The tourism industry in the United States is booming, as the number of domestic and international tourists grows at a stable rate. Even though domestic travel spending is accounted for 80% of the industry growth for the last five years, international travelers spent $7.7 billion in Miami alone between 2010 and 2018 (Lock, 1). The present paper aims at evaluating the growth of industry using the unemployment rate as the central indicator for evaluating the trends in travel decisions. The analysis reveals that the future of the industry is promising as is expected to develop despite possible threats.
Size and/or Growth of Industry
The size of the industry has been growing consistently during the past five years, and the trend is not expected to change. In 2018, domestic and international tourists contributed $1,089 billion to the US economy, which is roughly 5.3% of the national GDP (Lock, 1). In 2018, the annual growth rate of tourism expenditures in the US was 4.9%, which signified a minor slowdown in comparison with 2017, when the growth rate was over 5%. (Lock, 1).
However, the forecasts for the tourism industry are favorable, and, by 2028, it is expected to be over 2.4 trillion (Condor Ferries, 2). The mentioned growth is expected to be achieved due to the stability of the choices of domestic travelers. According to Lock, 38% of Americans want a vacation in Florida, and 66% of US citizens plan a domestic spring vacation.
Macroeconomic Indicators Their Importance and Impact
Unemployment is a macroeconomic indicator that should be monitored to predict the demand in the tourism sector and its potential growth. According to Alegre, Pou, and Sard, the intentions to go on holiday are expected to decrease in times of social and economic crises (3). The inflation rate can be considered a viable determinant of social and economic stability in a region (Alegre, Pou, and Sard, 3).
The tourism industry in the US is especially vulnerable to the indicator, as the majority of income in the sector comes from domestic travelers. Therefore, in the case of destabilization in the country, they’re expected to be a considerable decrease in the number of US citizens that will choose to travel on holidays. In particular, the unemployment rate must stay below the 10% mark, as it is considered critical by (Alegre, Pou, and Sard, 3). Even though unemployment is negatively correlated with the number of tourists from the region, it is vital to understand that the correlation is indirect.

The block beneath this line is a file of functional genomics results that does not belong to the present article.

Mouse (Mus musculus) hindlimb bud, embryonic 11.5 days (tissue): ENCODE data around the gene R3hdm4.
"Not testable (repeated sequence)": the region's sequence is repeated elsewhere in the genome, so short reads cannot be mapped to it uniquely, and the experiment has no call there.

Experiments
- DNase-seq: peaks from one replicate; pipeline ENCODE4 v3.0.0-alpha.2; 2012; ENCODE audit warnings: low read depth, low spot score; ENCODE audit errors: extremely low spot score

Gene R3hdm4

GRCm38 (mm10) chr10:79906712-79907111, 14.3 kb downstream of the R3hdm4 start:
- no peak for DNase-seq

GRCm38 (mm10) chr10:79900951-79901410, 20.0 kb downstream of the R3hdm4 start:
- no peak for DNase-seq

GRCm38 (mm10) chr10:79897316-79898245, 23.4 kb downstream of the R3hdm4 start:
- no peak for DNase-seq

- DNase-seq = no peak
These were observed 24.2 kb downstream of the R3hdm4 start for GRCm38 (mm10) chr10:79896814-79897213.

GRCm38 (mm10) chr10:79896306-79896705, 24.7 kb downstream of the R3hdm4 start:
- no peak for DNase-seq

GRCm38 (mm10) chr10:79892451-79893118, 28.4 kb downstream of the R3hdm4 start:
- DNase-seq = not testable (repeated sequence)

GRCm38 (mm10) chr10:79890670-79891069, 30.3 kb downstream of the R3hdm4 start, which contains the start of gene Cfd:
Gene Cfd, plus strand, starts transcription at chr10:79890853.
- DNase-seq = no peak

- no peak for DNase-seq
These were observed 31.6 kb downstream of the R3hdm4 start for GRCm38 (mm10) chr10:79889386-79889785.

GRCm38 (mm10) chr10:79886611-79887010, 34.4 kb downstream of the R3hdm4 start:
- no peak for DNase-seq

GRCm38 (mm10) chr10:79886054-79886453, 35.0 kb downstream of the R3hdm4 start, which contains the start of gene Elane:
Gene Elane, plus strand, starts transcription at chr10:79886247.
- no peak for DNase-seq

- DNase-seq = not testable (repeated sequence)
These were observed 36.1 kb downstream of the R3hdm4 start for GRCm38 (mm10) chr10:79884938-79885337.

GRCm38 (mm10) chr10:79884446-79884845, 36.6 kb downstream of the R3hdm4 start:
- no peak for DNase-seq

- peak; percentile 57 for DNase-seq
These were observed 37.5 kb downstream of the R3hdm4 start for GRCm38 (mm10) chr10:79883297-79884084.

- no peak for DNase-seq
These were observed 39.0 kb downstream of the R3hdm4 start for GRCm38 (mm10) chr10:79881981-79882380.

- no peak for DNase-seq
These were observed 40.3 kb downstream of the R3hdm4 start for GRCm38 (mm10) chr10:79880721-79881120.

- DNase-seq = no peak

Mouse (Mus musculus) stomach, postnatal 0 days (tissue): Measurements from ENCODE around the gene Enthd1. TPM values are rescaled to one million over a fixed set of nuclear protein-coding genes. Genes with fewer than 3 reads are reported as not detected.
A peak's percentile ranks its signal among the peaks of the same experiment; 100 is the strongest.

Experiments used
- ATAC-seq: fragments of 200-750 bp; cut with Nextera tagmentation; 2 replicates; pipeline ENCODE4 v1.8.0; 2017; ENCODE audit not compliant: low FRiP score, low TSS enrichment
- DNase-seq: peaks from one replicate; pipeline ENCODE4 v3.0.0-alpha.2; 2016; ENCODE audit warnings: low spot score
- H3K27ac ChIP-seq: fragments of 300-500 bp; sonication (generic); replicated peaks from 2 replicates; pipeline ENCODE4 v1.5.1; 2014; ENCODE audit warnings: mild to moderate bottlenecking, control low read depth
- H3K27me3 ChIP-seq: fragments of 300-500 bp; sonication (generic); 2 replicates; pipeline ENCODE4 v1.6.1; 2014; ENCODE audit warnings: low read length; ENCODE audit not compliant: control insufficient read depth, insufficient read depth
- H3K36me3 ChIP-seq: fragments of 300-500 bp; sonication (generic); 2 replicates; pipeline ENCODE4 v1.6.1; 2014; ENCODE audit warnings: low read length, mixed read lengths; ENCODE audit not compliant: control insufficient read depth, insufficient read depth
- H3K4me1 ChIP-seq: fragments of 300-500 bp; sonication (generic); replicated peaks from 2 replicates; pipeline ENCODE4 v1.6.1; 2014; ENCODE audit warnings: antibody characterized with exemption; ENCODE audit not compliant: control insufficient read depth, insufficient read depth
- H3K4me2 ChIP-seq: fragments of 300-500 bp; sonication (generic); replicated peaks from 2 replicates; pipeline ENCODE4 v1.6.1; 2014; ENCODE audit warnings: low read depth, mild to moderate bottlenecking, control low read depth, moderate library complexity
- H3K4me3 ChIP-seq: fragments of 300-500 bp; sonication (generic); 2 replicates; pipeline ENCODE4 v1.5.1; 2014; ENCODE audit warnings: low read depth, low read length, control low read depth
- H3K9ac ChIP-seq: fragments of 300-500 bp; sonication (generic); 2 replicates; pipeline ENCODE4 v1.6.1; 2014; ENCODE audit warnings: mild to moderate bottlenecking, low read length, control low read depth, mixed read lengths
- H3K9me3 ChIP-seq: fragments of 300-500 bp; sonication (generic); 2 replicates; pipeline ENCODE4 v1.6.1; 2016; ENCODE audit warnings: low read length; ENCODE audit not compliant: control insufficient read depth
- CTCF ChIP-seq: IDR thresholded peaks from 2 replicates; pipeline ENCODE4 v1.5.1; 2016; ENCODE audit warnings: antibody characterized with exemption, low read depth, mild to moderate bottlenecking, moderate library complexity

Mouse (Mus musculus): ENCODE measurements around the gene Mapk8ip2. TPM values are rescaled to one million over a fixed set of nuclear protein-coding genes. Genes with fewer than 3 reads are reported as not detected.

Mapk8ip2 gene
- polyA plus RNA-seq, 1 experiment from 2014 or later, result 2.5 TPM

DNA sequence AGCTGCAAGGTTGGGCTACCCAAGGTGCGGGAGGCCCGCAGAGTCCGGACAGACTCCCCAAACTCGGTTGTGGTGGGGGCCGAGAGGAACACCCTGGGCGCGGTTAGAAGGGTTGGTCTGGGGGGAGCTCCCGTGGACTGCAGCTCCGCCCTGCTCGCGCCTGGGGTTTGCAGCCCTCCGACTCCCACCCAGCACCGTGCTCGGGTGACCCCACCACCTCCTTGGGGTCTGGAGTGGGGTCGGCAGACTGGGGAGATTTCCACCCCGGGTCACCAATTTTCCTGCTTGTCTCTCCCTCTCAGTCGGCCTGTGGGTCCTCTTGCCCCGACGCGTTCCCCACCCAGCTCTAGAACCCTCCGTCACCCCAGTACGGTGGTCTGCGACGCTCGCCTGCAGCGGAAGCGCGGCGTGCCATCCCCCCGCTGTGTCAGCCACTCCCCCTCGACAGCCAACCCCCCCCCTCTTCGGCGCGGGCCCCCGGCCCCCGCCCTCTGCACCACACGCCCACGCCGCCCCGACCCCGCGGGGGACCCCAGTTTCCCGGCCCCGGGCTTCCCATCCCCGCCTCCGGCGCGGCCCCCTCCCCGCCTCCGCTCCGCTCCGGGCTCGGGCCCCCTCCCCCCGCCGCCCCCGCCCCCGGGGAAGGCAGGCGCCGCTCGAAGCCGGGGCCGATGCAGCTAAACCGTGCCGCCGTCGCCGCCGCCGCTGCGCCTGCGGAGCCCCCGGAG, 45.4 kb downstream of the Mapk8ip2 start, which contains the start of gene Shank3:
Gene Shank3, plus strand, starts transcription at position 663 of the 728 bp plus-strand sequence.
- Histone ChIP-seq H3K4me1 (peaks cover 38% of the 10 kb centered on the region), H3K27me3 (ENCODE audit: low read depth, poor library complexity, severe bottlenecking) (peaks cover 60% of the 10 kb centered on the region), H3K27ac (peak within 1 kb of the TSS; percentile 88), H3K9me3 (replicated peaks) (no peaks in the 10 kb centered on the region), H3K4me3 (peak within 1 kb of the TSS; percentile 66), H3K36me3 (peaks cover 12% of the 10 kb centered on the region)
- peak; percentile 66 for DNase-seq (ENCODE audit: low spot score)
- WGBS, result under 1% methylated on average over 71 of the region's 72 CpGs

Unemployment is usually affected by business investment and consumer spending. If consumer spending is robust, the citizens of the country may decide to spend more on clothes, homes, cars, and electronic devices (Hall, 4). An increase in production and sales leads to the creation of additional jobs, which improves the financial well-being of the population. At the same time, during steady economic growth, companies invest in their development, which also leads to the appearance of new job offers (Hall, 4). However, during times of economic recession, the employment rates decrease, and people tend to spend less on items that are not of immediate importance to them, including tourism (Hall, 4). Therefore, tourism participation is directly affected by consumer spending and business investment; however, it is more convenient to monitor unemployment as an indicator of the tendencies in these two matters.
Recent Trend in Unemployment
When forecasting the growth of the tourism industry, it is vital to understand the trends in current unemployment rates in the region. In particular, the unemployment rate must be below 10% to ensure the stability of the industry (Alegre, Pou, and Sard, 3). According to the US Bureau of Labor Statistics, the unemployment rate in the US is decreasing steadily (5). Figure 1 below utilizes the data from the current population survey taken in January for ten consecutive years.
The graph demonstrates that the unemployment rate decreased from 9.8% in 2010 to 3.6% in 2020 (US Bureau of Labor Statistics, 5). Since there is no indication that the unemployment rate will reach 10% in the nearest future, the tourism sector is expected to develop steadily. In particular, the growth rate of the industry is expected to be approximately 5% in 2020, as there are no evident reasons for an economic slowdown. Even though coronavirus has negatively affected tourism around the globe, the trend is not likely to affect the US, as it relies primarily on domestic customers (Lastoe, 6).
The present paper considered the unemployment rate as the primary indicator that can be used to forecast the trends in the development of the tourism industry in the US. The analysis revealed that unemployment has a considerable impact on traveling decisions in the US and abroad. The assessment of trends of employment rates in the US showed that there is no danger for the industry when considering only unemployment. However, it should be noted that other factors, such as global events, GDP, inflation can affect the industry.
- Susan Lock. 2019. Travel and tourism industry in the US – Statistics & Fact. Web.
- Condor Ferries. 2020. US Tourism & Travel Statistics 2020. Web.
- Joaquín Alegre, Llorenç Pou, and Maria Sard. 2018. High Unemployment and Tourism Participation. Web.
- Mary Hall. 2019. Unemployment and Recession—What’s the Relation? Web.
- US Bureau of Labor Statistics. 2020. Labor Force Statistics from the Current Population Survey. Web.
- Stacey Lastoe. 2020. Attractions Closed and Events Canceled amid Coronavirus Outbreak. Web.